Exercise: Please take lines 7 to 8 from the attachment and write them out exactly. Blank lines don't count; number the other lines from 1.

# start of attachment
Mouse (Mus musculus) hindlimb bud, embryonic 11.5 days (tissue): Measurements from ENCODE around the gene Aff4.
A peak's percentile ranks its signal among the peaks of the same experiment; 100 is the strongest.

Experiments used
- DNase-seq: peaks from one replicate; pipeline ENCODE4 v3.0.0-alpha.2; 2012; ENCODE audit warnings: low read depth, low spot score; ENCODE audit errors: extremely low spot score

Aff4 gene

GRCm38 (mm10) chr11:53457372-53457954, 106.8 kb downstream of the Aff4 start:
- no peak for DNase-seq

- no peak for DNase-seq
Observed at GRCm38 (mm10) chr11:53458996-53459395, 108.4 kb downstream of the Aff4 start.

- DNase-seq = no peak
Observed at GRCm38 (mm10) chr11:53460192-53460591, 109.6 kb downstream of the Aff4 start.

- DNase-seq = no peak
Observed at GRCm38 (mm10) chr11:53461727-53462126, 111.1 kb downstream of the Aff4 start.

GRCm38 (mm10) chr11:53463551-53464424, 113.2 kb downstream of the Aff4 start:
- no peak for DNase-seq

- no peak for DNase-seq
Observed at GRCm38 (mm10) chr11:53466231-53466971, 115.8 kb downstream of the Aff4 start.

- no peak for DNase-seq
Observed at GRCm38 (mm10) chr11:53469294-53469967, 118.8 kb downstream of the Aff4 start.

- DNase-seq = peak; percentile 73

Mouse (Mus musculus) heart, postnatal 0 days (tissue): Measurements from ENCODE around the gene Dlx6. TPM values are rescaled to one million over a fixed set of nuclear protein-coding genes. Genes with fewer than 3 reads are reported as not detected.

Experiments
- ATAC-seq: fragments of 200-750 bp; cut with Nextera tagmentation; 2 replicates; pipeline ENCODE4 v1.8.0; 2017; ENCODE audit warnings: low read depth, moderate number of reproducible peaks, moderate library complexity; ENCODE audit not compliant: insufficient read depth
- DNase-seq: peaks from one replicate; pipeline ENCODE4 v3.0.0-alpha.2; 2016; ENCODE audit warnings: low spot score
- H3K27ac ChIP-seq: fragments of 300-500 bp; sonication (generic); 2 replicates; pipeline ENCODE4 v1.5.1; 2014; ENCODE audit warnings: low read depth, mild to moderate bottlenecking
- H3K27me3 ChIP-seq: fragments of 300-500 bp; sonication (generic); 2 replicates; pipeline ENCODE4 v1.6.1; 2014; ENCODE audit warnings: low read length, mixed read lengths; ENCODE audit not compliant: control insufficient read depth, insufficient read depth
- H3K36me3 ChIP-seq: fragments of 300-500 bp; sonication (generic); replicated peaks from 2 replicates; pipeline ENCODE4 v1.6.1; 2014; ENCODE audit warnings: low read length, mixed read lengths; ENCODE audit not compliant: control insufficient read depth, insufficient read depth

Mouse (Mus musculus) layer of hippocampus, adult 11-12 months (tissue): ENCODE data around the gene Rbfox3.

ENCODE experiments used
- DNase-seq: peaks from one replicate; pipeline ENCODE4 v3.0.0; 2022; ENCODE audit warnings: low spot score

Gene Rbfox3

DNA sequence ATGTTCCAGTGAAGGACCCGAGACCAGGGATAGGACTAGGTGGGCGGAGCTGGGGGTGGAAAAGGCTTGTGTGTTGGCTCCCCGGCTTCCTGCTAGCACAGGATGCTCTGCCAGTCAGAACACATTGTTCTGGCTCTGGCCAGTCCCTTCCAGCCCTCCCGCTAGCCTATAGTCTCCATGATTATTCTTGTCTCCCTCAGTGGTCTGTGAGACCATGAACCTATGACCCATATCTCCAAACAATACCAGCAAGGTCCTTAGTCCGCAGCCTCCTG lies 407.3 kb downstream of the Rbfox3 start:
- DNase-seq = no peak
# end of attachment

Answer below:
- no peak for DNase-seq

- no peak for DNase-seq